If you want to grab movies anyhow you can just start a picture grabber under X and grab the movie with xvidcap.
First you have to decide between the two approaches: mbone and CU-seeme. In five words: CU-seeme is simpler, mbone more powerful.
Current versions of the mbone tools you can find at the software archive of the UCL Networked Multimedia Research Group in London. Use rat for the audio, wb as whiteboard and sdr as session manager. For the video stuff the best solution is vic as modified by by the UCL group. This vic-version supports grabbing the picture from your X-window screen. The Video4Linux support does not work for QuickCam.
Be sure to compile the kernel with multicasting support and mrouted running on your system or local net. For details see the Linux Multicast FAQ. For some Ethernet cards you have to find a new kernel driver.
If you feel unhappy with the screen grabbing of the new vic (in the past other workarounds for vic were developed but it is difficult to make them work), try to install the precompiled binary for vic of Toivo Pedaste. You have to install it with SUID root. If it is not already on your system you will need to install libtcl7.6.so.1 (libtcl7.6.so and a symlink ) and libtk.4.2.so.1. For that you do not have to install all the tcl/tk stuff. It is enough, if you take a precompiled version (search in Archie for tcl7.6 and tk4.2), extract and install these two libraries (e.g. in /usr/local/lib) and call ldconfig. Another possibility is using nv. There is a tutorial guide how to patch it for QuickCam. I tried it but due to further development of qcam-0.9pre6 the patches do not work, but it should be possible to do the changes manually. If you have a working nv please contact me.
If you do not want to use mbone because this seems to difficult try CU-seeme. For Linux use Q-SeeMe. Be sure have a new libc otherwise you get coredumps.
The easiest solution is to have a small daemon-like program that runs periodly and puts the output of a grabber like cqcam in a file. This file can be included by a html-page.
Here an example of such a script:
#!/bin/bash while (echo "") do cqcam -32- -s 1 -j > thisPicture.jpg sleep 60 done
You can run this script as ordinary user with nohup.
If you want to have moving pictures on your web-page the easiest solution is to use cqcam. Read the file docs/README.webcam in the package where everything is explained. There is also a very fast package of the University of Ulm, Germany. See their model railroad to see what is possible.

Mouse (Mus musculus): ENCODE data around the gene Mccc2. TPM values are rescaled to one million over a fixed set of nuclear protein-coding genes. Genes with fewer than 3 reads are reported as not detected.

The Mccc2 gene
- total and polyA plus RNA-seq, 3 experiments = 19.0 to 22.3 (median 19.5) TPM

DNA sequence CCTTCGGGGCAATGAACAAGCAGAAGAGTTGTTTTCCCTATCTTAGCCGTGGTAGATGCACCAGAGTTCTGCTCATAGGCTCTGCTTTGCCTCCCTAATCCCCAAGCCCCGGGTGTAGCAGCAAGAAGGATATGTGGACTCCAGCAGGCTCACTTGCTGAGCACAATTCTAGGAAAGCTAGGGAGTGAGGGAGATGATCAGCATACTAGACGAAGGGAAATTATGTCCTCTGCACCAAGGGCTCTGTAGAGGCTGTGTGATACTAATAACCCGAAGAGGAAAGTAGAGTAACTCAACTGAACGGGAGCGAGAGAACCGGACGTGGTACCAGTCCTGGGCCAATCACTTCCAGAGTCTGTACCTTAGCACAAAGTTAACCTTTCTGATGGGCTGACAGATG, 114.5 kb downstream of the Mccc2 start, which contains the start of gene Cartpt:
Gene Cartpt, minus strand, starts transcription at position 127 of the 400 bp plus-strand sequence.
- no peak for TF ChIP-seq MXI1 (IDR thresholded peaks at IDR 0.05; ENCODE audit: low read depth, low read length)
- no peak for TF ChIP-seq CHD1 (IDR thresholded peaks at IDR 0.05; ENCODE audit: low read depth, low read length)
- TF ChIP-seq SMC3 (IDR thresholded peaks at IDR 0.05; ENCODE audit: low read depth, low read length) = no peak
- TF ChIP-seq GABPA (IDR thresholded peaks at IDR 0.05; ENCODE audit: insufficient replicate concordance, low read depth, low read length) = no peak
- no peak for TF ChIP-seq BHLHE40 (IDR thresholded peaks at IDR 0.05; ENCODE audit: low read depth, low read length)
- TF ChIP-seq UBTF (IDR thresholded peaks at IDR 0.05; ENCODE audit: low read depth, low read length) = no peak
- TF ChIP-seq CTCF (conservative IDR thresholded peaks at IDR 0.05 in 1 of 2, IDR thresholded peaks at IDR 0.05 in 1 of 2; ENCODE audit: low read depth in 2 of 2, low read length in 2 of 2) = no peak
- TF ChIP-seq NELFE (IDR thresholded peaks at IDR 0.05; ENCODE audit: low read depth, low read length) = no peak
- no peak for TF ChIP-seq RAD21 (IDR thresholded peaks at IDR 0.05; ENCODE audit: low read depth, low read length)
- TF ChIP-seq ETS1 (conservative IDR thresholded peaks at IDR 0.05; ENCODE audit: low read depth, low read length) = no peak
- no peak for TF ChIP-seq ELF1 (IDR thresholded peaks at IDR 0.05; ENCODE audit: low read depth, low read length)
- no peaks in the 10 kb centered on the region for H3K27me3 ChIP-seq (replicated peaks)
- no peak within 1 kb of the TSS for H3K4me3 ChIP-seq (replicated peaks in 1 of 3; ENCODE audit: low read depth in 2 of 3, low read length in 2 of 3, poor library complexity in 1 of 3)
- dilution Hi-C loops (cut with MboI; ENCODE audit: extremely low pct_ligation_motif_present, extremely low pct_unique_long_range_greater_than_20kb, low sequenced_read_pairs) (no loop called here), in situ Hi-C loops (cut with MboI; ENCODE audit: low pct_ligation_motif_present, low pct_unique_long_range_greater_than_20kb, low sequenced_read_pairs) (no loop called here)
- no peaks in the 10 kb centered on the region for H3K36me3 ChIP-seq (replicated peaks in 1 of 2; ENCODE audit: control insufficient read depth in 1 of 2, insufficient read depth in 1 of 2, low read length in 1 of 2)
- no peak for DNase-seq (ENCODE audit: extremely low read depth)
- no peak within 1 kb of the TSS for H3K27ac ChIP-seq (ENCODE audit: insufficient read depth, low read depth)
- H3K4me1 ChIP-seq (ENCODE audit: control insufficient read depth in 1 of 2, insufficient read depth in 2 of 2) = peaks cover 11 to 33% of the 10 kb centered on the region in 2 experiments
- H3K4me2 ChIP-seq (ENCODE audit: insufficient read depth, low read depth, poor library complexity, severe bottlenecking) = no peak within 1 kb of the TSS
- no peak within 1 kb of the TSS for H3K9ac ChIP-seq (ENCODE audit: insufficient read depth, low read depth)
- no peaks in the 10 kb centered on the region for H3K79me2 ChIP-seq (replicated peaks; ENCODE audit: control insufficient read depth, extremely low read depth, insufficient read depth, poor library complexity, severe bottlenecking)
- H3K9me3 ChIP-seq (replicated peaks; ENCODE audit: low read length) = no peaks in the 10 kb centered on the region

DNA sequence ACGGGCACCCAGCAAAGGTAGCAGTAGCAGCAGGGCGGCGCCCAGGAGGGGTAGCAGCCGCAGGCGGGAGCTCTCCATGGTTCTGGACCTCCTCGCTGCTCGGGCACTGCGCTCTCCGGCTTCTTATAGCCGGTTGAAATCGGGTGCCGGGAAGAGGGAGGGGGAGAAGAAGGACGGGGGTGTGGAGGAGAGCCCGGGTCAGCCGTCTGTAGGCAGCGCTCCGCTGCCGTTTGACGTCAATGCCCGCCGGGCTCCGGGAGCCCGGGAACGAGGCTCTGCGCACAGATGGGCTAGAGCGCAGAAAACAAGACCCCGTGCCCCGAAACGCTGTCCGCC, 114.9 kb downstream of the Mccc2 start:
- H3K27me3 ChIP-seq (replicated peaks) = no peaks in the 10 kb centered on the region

5V with a load of up to 300mA. You'll need a male keyboard connector; the small-to-big keyboard adapter that came with the camera will serve just fine: simply solder power wires onto the appropriate pins. The male connector's are like this: KEY 5 6 3 4 1 2 3 is GND, 4 is +5V.Up to 8(?) meters (25 feet) are possible. Howie Oakes <email@example.com> reported that he uses 50 feet (16 meters) without problems. He used then an external power supply.
Another emergency situation: Imagine, you are on the qcam third-party developer's mailing list and want to get off the list and you send tons of mail to all those poor people there saying that you do not want more mail, that you are fed up with the stupid world ... DO NOT DO THAT. If you subscribe to a mailing list, you have to keep in mind how you subscribed originally and how to unsubscribe. This is your problem not people who are developing free software for you. (OK, I'll give you a hint: Send an email to firstname.lastname@example.org with "unsubscribe" in the body.)more questions?
You can find a lot of resources starting at Russ Nelson's Third Party Drivers Homepage. A very good collection with comments of software you can find at Patrick's QuickCam Third-Party Drivers Homepage. There you can find free drivers and programs for the B&W and color cam.
Thanks to Hanno Müller for helping writing and many, many corrections and suggestions, Patrick Reynolds for corrections and suggestions and all the folks of the mailing list for answering so many stupid questions and Martin Schulze and Roland Bockhorst for spelling and grammar checks.
Gero Wedemann, Heidelberg, Germany. Last modified: Fri Mar 10 13:42:13 CET 2000
This document is distributed under GNU public license. 0% warranty for nothing. The author has done this in his spare time. He has no connection to Connectix or Logitech.